On one early and freezing cold morning our guide led us into the nature of the Limpopo region in South Africa. For weeks we had seen the most incredible animals and we were all curious about what we could see by travelling on foot for a change. There were no signs, there was no path, and all we saw for the first hour were rocks and trees. One of those rocks was our destination of the day, there were no animals that day. What we got to see, what our guide shared with us were the ancient spirits of South Africa. On this sole rock in the middle of nowhere the ancient San had once painted whole herds of kudu, springboks, humans, a hippo. And one sole giraffe.
That giraffe was so incredibly lifelike with its long legs and red spots, and it was painted far away from the other animals. Giraffes are relatively solitary animals and the distance from the other paintings struck me as it captured the wandering spirit of this animal perfectly. Half of the pictures I took that day are of that lonesome creature.
Recently I visited the famous site of the caves of Lascaux, a humbling and wonderful experience, where you can only see replicas to protect the original cave. It was a sharp contrast from this remote site in Limpopo where I easily could have touched the paintings if I wanted to, although our guide would have strongly scolded me if I did.
I realised I was happy. Sitting in the shade of a weathered pine tree I was happy.
It wasn’t the prospect of underwater adventure, or the lovely food we just ate. It wasn’t even the blue sky and even blue’er sea that brought upon this feeling of contentness, if anything at all it was the wind. Free roaming, warm, salty. A slight touch of pine and thyme in the air. The smells of the hot, rocky parts of the Mediterranean. Scents as old as time, as old as my surroundings.
Smelling all this made me realise I wasn’t home. That therefore, I wasn’t necesarrily “me”. I would come back again a slight bit different, transformed by travel and new experiences.
And this made me so happy I felt the soft smile break through the tired frown.
– Plakias, Crete
As the cold gets a hold on the city, and my fingers in particular, there is the realisation that whatever I write now will be incomprehensible. I might as well write in hieroglyphs.
Still, the Swedish cold doesn’t bother me. It gets my heart pumping, my blood boiling in a way that the more nothern countries seem to do to me. As I draw another big breath of that cold air it isn’t hard to imagine what I’ll do on my last day in Sweden. I’ll stroll around the city of Stockholm, enjoying the mix between nature and manmade structures while listening to the sounds that surround the city. At some point I’ll hop into this little bar that I’ve had my eye on for a while now. It’s located in the most tourist-y area of town and yet it has something that draws me to it. It is small, no nonsense and it sports classic Swedish meatballs with mashed potatoes and lingon berries on the menu. I’ll never, ever eat the tiny meatballs from IKEA in any other way ever again.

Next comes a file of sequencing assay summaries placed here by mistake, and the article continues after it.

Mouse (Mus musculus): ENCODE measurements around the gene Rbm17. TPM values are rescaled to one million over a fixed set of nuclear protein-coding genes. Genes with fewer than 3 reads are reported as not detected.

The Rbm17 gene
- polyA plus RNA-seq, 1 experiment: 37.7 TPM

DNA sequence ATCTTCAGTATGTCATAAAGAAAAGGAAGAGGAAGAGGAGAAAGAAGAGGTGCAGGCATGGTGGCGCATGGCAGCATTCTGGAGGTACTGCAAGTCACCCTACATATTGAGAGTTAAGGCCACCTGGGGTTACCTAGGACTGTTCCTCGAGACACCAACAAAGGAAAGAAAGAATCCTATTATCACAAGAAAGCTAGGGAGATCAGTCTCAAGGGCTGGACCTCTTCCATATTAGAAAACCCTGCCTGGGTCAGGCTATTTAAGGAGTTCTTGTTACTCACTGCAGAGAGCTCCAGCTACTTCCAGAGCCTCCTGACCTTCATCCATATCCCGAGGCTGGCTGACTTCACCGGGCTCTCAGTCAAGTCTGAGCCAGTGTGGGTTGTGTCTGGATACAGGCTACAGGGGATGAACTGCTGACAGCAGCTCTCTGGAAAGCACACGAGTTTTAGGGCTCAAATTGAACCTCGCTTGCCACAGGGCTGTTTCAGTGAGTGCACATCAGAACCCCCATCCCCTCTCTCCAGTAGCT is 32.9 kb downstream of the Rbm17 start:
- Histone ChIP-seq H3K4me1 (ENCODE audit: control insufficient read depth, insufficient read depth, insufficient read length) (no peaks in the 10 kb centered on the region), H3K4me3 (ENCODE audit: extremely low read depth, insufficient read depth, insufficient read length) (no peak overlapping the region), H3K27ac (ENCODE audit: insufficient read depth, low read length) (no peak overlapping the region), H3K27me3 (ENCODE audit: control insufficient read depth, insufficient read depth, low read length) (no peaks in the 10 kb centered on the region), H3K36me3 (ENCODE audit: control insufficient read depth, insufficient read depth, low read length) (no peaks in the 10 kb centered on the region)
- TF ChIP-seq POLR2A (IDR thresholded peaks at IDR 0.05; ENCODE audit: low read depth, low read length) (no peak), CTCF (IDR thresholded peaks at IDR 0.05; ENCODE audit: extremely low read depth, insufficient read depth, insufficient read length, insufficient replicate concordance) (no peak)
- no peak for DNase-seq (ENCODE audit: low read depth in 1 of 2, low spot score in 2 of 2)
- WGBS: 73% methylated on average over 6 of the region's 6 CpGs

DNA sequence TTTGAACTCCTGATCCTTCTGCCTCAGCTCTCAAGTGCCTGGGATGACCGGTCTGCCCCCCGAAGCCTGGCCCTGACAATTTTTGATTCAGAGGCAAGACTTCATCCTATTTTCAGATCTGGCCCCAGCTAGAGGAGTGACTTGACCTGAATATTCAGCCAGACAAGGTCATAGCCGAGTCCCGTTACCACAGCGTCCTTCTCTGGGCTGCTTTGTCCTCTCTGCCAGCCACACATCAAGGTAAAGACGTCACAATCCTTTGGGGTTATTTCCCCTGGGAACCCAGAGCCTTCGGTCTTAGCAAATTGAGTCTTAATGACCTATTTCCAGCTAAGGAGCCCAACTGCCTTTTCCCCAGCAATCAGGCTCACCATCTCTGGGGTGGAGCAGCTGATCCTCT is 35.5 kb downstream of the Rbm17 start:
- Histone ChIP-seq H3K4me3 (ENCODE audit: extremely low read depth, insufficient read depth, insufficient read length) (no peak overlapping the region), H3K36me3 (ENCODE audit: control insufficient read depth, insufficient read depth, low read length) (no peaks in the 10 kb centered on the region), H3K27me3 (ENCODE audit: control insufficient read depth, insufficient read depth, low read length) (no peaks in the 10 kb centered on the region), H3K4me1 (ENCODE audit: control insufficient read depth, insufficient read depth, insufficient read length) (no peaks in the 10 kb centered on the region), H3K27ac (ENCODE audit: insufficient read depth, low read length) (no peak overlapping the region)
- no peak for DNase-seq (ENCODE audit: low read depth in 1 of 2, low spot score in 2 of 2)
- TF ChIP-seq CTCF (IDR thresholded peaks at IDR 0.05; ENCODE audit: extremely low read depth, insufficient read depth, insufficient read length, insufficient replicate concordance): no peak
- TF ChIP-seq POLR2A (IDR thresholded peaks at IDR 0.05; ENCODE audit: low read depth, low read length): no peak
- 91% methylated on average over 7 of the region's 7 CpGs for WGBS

I might even just chill there for a little bit, if I can find a nice spot to sit. Just write, get some anti-freeze in my system in the form of tea or hot chocolate. The dangerous thing is that I can’t forget the time. At some point I’ll have to return, grab my backpack and head to the airport. Which I do not want to do, I want to grab that pack, a nice warm hat, and head north. Uppsala for a start and from there on further into the country of meat-and-potato-heavy food and cinnamon roles.
Before I return I’ll make sure to grab some fika for the road. Next to the classic meatball dish it’s the best Swedish invention I’ve ever heard of. I’ve had some fika from different stores now, it’s always best to eat it immediately and it’s no punishment to do so. Pure dough-y and cinnamon-y goodness. However, it’s impossible to say which ones I like best. Every genuine bakery makes their own bullar, all according to their own recipe. The only common part is that it has to have cinnamon or cardemom. So far I’ve loved them all. The warm and sweet cinnamon, the spicy and tingling cardemom hidden in dough and butter.
Looking at the sky and food, something I’ve done a lot during my time in Stockholm, I realise the Swedes try to combine land and sky in their capitol. Bind earth and air together on the water of the archipelago and around the fires in the houses. By using yellow, orange and red tones in the paint on the houses the city binds the sun to the streets even when there is very little sunlight during wintertime. And through the warm and heavy tastes of potatoes, butter, spices and meats the connection to the rocks and earth hidden under the cobblestones of Galma Stan remains. Stockholm, a city surrounded by water and heated by fire, is therefore really a city of earth and air. A city with a strongly beating pulse.
– Stockholm, Sweden